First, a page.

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Harris County and court costs

Grits has some interesting local news.

An appellate court has ruled that all court fees in Harris County criminal cases, going back for some indeterminate amount of time, are invalid if the county did not produce a written “bill of cost” documenting their source, as the county apparently, routinely failed to do. Moreover, the issue need not have been preserved at trial for court costs to be appealed. The implications are potentially profound.

Former Office of Court Administration chief Carl Reynolds, who retired earlier this year and is one of the few Texas criminal justice experts who’s willing and able to enthusiastically discuss court costs with you, emailed to notify Grits of an opinion last week out of Texas’ 14th Court of Appeals (uploaded here; see all the filings in the case), which ruled, as Carl put it, that “Harris County does not comply with [Texas Code of Criminal Procedure] 103.001 by failing to create a bill of costs in each case. If a judgment lists the court costs, but there is no evidence in the record to support those costs, then no costs are owed. Often these costs total many hundreds of dollars and are garnished by TDCJ from commissary funds, or they become owed as conditions of probation. The issue is therefore very important. It need not even be raised in the trial court to preserve it for appeal.” (emphasis added)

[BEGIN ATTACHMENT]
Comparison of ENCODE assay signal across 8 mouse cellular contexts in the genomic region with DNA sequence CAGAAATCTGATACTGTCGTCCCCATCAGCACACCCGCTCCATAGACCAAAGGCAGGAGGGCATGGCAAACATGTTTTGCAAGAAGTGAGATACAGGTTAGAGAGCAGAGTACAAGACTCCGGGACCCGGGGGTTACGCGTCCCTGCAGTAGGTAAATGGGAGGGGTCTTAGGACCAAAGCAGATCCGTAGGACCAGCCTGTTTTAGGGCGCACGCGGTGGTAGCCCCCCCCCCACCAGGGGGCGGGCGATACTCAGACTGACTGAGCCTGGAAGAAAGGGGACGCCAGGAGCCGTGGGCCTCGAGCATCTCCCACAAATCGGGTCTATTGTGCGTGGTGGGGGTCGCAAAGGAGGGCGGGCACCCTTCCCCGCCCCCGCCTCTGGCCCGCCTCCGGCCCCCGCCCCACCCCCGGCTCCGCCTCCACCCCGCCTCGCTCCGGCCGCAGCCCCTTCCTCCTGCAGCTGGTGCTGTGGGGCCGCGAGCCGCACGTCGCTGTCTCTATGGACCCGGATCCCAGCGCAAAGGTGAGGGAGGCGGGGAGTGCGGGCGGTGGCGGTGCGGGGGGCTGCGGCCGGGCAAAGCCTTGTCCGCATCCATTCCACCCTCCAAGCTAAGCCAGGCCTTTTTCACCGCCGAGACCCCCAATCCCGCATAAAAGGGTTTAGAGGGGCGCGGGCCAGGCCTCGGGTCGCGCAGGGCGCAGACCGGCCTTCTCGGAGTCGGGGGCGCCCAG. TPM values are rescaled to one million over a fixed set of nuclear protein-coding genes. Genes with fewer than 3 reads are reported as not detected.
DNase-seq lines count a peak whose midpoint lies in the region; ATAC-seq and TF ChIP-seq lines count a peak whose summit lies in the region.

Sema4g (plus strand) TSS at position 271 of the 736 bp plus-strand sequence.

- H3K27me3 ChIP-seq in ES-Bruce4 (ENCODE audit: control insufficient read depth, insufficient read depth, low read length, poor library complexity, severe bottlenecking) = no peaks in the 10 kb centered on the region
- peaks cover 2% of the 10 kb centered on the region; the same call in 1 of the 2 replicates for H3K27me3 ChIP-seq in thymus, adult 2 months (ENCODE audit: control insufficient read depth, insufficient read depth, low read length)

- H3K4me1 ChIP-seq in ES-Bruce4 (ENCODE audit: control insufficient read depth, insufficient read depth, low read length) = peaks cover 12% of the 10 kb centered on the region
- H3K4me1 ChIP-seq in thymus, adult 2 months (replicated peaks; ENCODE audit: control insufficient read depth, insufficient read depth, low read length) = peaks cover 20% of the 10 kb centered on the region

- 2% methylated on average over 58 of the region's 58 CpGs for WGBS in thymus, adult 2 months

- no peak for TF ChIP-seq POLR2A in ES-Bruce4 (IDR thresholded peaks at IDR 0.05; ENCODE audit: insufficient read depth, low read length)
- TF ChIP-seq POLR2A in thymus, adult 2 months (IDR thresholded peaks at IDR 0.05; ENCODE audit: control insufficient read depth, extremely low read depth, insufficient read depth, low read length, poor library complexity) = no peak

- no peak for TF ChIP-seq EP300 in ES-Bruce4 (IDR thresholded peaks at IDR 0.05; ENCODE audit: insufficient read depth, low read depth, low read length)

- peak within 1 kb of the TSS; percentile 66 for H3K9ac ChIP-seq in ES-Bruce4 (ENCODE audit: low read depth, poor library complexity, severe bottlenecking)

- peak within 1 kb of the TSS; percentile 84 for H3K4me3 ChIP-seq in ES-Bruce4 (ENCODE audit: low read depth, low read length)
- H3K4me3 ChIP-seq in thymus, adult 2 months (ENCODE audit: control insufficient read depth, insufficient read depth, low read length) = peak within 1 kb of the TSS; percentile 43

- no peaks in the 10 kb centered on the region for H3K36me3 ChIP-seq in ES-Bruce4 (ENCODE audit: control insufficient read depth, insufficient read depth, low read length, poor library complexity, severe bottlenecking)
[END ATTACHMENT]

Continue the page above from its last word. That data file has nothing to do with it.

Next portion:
What does it mean? Translated from court-speak, if the government can’t justify the court costs it assigns in writing in a formal bill of costs – as apparently Harris County is not set up to do and has not historically done – then the defendant does not owe any court costs! That’s really pretty huge.

There’s an update here, and you should read both posts. This sounds like there could be a significant financial impact on counties all over Texas, not just Harris. It’s their own fault for playing so loose with the law, of course, it’s just that they never got called on it before now. It’ll be interesting to see how this mess gets resolved.

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